The Poet of Woe
A raven’s cry and a rush of wings,
Jarred me from that startling dream
Of a haunting look, a trembling hand,
And a tattered cloak; it was a man.
A spectral ghastly, yet alluring.
His fame no doubt was much enduring.
Yea, reaching through the mists of time!
From his parted lips, first a hushing sigh,
Then a tale he told, and one of olde.
Transfixed, was I, by the Poet of Woe.
I heard his strangled voice call forth,
While he hovered on that foggy moor.
A crying hound punctuated his grief.
The name, Lenore, oh disbelief!
Undying love for her, had he,
And she for him had nothing less.
Sorrow-filled, an exile truly,
Wracked and bitter, such a mess.
Parted were they in this life,
Tortured by both toils and strife.
As curious as the proverbial cat,
I wondered on this and I pondered on that.
‘O Son of Adam, is thy grief full measure?
Doth Lenore lie buried, thy hidden treasure?’
Those questions I asked, and many others.
‘An only son were ye, or had ye brothers?”
“Did ye know my cousin, the one from St. Blight?
He claims that he saw ye the other night,
And ye spoke but one word, and not any other.
He’s as rude as they come and much like my brother.’
My banter was stopped by the Poet’s sharp look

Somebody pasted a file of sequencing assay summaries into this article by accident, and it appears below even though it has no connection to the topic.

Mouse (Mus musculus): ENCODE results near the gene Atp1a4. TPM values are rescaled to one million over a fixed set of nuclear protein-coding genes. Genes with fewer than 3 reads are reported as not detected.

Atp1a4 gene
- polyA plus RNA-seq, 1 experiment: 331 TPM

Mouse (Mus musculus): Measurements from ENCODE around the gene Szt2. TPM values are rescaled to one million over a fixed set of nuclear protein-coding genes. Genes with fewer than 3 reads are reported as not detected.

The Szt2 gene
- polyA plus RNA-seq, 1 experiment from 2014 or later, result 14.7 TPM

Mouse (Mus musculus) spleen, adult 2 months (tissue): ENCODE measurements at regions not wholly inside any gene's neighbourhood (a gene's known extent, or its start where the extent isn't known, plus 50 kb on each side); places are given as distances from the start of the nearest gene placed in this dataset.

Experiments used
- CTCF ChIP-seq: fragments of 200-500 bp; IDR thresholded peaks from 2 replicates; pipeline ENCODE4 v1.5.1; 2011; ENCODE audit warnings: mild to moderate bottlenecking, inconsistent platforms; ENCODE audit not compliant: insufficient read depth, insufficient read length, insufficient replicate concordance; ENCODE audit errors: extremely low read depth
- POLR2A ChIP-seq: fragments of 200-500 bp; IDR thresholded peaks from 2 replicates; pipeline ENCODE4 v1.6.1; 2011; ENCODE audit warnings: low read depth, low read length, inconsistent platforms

He muttered, ‘Don’t give me that gobbledegook!
Ask no more questions! To me, speak no more!
For I’ve lost my dear angel, my darling Lenore!’
He threw his head back, gave a loud, anguished wail.
How rigid he grew, like a tall, coffin nail!
‘One day you’ll both share an eternity,
And hand in hand stroll peacefully’,
Quoth I to the Poet to ease his dire pain,
Then silence except for the pattering rain.
Out of the depths of his wide-eyed gaze,
Grew shock and suspicion, though I dared not say.
‘Tis balm from Gilead,’ he croaked plaintively.
‘My long lost Lenore, oh where could she be?
I have traversed this world all alone, ‘cept for thee.
From this foul Purgatory, I must be set free!’
The rain departed, but not the damp chill.
He looked away, toward a far, distant hill,
And there in white dress, peering ever so bleakly,
She stood gaunt and penitent, humbly and meekly.
‘Twas her, the risen treasure a’roaming!
She parted the mist and reached through the gloaming.
As if on cue, a dark wispy veil,
Fell between us; he bade me farewell.
I peered and I strained and could hardly see,
Through that veil which thickened the mystery!
To her side he rushed; he could wait no more,
And taking her hand, croaked, ‘Ah! Mi amor!’
He bestowed her a rose, asked with questioning eyes,
‘Is thy love now buried? Is it yet still alive?’
‘As it was, is it deep and as long and as wide?
Say yes, for love’s arrow remains in my side!
My heart’s still the same, though it doth need some mending.
Thy love,’ he prayed, ‘Let it be neverending!’
From his hand, she plucked the soft token of love,
So blush at the tips, elsewhere white as a dove.
Sainted maiden at side, he soon drifted forth.
Perhaps they would seek some Plutonian shore.
Pondering his fated and unforgotten lore,
I knew they’d visit this moor…nevermore.